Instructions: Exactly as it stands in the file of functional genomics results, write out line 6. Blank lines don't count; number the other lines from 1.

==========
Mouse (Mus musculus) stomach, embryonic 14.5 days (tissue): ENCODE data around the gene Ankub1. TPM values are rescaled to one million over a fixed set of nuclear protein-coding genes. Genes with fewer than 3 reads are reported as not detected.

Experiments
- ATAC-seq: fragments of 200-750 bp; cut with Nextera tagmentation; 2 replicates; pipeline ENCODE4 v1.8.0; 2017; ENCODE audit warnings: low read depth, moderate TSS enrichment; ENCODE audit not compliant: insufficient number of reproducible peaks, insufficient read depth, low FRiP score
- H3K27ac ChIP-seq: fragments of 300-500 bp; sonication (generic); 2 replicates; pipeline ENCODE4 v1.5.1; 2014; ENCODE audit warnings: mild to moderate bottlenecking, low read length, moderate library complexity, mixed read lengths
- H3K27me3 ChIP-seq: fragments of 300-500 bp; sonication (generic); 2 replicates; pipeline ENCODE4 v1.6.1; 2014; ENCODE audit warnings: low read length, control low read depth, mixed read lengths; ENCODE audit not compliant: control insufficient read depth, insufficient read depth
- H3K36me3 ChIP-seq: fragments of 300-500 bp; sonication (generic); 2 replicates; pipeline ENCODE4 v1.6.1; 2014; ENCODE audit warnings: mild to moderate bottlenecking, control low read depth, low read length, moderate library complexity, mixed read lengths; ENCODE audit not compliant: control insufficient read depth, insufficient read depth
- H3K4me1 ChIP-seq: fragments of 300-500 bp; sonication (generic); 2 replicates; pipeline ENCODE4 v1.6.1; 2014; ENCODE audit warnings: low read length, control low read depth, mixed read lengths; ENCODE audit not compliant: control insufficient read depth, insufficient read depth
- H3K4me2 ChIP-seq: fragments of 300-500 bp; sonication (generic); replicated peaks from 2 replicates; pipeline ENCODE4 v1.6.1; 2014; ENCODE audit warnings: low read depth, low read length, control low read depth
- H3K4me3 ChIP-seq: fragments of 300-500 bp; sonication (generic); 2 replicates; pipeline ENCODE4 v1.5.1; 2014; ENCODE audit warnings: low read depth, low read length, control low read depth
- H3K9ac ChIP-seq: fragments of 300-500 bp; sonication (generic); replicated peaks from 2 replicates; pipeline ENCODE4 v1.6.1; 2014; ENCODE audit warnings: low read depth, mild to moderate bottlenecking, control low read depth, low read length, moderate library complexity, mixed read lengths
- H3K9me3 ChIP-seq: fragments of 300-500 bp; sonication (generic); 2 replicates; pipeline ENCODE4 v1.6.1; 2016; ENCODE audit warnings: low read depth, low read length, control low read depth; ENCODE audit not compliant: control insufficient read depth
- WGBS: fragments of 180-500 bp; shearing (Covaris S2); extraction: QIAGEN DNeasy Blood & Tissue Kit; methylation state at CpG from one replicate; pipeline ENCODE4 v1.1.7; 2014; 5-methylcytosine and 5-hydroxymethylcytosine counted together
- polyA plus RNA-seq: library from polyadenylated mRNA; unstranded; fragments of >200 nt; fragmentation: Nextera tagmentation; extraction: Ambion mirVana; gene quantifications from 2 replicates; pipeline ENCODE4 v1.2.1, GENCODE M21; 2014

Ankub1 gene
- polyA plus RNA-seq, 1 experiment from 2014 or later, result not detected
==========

- H3K36me3 ChIP-seq: fragments of 300-500 bp; sonication (generic); 2 replicates; pipeline ENCODE4 v1.6.1; 2014; ENCODE audit warnings: mild to moderate bottlenecking, control low read depth, low read length, moderate library complexity, mixed read lengths; ENCODE audit not compliant: control insufficient read depth, insufficient read depth